The Austrian government has been confronted with rather drastic numbers in regard to a backwards trend in newly founded companies with limited liability (GmbH) and has decided to take action. inventures.eu filled you in on the details after the proposed bill went public (see news feature here), but let’s leave the legal talk aside and think about what the new GmbH laws would actually mean to potential founders and startups. Is the reduction of the minimal capital stock from 35.000 to 10.000 euros a real game changer for someone toying with the idea of founding? Will the cut of the minimum tax applicable to an Austrian GmbH (the so-called KÖSt) make life easier for startups? Can we hear a big shy of relief that new companies can rule out the bureaucratic obstacle of the compulsory publishing of an official statement in the Austrian daily newspaper Wiener Zeitung about their newly founded business for 70 euros?
For many, starting capital is not relevant
Not everyone is psyched. The Austrian creditor protection association (Kreditschutzverband) thinks the reduction in capital stock sends out the wrong signal because capital is needed as a reserve for bad times and to stabilise a company, especially when dealing with risky business or greater investments. Werner Krendl, managing partner of ELEVEN Biotech Acceleration GmbH, can understand: “35.000 euros is burnt up relatively fast and, of course, so is 10.000.” Offering consulting services for biotech himself, he does however call to mind that especially new types of entrepreneurships require less capital intensive liabilities then, say, a trading or production company in the classical sense: “For many forms of entrepreneurship starting capital is not that relevant.” If you have the required amount that is. “From a startup perspective, 35.000 is a big chunk of money”, Philipp Albrecht, co-founder of Websafari GmbH & Co.KG reminds us. And then there is another pretty obvious issue: having to prove once that you are in possession of the required capital stock doesn’t mean it’s going to stay on your bank account for a long time anyway. End verdict? It matters more to some than to others but with an EU average of 7.000 euros starting capital – maybe Austria is really just catching up.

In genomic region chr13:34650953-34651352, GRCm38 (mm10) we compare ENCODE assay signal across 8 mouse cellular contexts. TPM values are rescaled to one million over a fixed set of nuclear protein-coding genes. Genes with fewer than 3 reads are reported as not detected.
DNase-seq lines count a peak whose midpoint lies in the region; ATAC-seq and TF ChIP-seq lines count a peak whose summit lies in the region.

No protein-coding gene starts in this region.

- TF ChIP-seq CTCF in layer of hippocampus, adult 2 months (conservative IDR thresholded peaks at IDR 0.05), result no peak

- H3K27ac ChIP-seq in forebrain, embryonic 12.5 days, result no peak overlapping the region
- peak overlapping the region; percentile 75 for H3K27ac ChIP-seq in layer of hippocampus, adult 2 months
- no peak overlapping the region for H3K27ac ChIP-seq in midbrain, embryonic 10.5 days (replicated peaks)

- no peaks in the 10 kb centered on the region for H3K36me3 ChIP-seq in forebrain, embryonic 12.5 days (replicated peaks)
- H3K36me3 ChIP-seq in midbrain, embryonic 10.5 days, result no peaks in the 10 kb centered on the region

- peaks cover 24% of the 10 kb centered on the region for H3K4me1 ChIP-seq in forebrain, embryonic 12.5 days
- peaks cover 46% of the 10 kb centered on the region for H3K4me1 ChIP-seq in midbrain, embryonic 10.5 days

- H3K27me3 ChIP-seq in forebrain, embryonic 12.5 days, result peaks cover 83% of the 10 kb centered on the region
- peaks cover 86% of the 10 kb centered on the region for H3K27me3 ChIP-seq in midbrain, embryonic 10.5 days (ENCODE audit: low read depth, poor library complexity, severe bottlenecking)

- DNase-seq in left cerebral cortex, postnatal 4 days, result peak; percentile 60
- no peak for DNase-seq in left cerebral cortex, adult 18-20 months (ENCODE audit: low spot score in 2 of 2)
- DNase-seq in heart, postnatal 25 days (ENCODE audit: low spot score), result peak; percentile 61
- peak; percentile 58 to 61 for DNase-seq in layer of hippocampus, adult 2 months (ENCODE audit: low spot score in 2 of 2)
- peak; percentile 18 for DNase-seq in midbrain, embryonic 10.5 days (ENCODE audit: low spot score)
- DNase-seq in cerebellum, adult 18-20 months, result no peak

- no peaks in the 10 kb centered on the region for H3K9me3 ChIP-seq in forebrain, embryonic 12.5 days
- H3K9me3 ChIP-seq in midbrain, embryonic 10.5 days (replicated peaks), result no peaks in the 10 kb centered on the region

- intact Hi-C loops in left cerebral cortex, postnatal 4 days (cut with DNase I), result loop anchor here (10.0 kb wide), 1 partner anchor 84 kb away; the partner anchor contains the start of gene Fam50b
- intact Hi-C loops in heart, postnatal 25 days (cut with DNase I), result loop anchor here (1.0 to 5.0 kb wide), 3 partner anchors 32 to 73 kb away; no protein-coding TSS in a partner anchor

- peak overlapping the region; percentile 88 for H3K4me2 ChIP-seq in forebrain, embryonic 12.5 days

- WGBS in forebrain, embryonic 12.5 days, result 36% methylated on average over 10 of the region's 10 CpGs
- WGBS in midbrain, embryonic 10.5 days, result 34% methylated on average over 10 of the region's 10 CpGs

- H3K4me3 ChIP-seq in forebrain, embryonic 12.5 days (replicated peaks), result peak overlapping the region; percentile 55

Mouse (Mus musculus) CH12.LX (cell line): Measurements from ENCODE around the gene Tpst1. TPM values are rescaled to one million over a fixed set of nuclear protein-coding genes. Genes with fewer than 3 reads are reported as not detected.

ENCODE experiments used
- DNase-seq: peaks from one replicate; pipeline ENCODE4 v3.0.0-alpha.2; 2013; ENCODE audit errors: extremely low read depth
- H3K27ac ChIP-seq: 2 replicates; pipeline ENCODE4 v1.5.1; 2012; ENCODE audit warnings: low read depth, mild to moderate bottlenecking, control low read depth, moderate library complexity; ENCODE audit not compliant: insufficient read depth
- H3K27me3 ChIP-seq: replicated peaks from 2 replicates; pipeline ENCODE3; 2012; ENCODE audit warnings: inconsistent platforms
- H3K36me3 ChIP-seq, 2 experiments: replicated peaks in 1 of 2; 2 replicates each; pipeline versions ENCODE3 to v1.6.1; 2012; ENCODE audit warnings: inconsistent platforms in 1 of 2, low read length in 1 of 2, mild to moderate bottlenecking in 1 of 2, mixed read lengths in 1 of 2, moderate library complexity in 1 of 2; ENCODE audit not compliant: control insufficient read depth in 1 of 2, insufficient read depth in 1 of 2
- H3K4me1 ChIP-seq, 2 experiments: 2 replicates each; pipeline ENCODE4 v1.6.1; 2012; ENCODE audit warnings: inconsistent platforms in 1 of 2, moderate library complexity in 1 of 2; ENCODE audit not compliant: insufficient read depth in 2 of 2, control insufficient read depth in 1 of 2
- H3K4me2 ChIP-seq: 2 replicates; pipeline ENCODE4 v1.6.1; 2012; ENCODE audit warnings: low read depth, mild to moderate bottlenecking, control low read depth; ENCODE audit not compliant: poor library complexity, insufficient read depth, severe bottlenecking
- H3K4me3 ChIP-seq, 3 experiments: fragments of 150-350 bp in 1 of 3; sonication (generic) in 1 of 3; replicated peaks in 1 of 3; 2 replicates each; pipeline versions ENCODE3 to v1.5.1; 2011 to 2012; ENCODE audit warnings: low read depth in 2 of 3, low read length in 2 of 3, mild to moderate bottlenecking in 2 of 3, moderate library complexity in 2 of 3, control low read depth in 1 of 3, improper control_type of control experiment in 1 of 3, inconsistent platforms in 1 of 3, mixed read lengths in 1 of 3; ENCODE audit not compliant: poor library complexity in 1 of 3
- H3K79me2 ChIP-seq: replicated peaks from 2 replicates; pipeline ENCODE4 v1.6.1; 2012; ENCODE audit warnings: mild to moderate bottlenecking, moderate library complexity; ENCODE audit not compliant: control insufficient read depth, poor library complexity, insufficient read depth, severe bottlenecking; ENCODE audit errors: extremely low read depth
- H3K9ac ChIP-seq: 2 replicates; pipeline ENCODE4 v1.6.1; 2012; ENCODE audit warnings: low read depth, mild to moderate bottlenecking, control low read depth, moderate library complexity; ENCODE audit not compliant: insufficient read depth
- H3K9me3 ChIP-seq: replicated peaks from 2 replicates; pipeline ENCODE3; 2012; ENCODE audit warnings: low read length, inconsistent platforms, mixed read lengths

“A much more important improvement is the reduction of the minimum KÖSt [minimum compulsory tax for a GmbH]”, says Krendl “We decided on the GmbH model for marketing reasons, people take you more seriously, but it’s costly too.” In fact, it costs 1.750 euros a year at the moment and Albrecht puts things into perspective when he reminds us that this can easily be an entrepreneur’s monthly income. Lowering it down to 500 might just make difference. “It’s not particularly motivating when the first letter with the KÖSt tax arrives before you have even turned over a single euro”, Karl Maier, co-founder of mybonus explains. “And the next letter turning up is for the compulsory publication in the Wiener Zeitung. It’s definitely about time that this subsidisation of a newspaper comes to an end”.
So far so good, but will Austrian Minister of Economy Reinhold Mitterlehner (Austrian People’s Party) see the desired increase of 20% in companies with limited liability (GmbH)? “Maybe there will be a shift from other entrepreneurial forms to more companies with limited liabilities”, Krendl muses. According to Maier more could be done, “but it’s a signal, at least”.